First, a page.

Make Private Mortgage Insurance a Thing of the Past

Beginning in 1999, lending institutions have been legally required to cancel a borrower's Private Mortgage Insurance (PMI) at the point his mortgage balance (for a loan closed after July of that year) reaches less than seventy-eight percent of the price of purchase, but not at the time the loan's equity gets to higher than twenty-two percent. (A number of "higher risk" morgages are excluded.) The good news is that you can request cancelation of your PMI yourself (for a mortgage that closed past July '99), without considering the original price of purchase, after your equity gets to twenty percent.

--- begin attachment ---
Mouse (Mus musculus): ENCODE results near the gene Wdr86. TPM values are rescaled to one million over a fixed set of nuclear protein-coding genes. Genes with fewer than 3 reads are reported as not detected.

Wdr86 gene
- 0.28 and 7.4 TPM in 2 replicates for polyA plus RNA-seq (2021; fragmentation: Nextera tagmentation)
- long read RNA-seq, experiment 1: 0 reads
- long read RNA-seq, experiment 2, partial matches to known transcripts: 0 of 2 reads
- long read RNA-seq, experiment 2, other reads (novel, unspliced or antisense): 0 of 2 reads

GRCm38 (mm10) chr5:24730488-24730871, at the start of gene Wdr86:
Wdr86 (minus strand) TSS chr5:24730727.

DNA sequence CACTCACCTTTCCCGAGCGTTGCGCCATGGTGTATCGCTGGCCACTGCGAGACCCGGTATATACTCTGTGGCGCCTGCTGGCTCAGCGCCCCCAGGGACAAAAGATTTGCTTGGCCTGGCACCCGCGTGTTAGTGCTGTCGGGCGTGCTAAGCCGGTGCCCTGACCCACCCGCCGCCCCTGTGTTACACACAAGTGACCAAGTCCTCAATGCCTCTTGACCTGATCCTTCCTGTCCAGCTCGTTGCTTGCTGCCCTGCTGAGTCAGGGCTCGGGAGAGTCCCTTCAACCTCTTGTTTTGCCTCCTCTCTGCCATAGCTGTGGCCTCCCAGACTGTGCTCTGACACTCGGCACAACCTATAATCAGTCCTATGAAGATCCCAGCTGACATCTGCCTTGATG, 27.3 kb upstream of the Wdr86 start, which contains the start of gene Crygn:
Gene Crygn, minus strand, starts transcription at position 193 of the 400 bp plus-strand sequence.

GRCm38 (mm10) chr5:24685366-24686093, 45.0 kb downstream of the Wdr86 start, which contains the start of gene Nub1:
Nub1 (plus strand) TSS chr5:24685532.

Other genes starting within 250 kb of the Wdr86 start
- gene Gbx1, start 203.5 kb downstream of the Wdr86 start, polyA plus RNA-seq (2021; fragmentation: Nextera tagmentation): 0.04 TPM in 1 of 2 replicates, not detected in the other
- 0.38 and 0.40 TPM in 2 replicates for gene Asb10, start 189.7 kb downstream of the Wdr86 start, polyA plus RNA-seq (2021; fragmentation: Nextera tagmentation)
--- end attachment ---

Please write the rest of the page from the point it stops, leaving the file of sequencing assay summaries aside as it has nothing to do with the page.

Do your homework

Familiarize yourself with your monthly statements to keep a running total of principal payments. You'll want to keep track of the the purchase amounts of the houses that sell in your neighborhood. You are paying mostly interest if you closed your mortgage loan fewer than 5 years ago, so your principal probably hasn't lowered much.

Proof of Equity

As soon as your equity has reached the required twenty percent, you are close to stopping your PMI payments, once and for all. First you will notify your lender that you are asking to cancel your PMI. Lenders ask for documentation verifying your eligibility at this point. You can acquire documentation of your equity by getting a state certified appraisal using form URAR-1004 (Uniform Residential Appraisal Report), required by most lending institutions before canceling PMI.

One Source Lending 303-220-7500 can help find out if you can eliminate your PMI. Give us a call at 303-220-7500.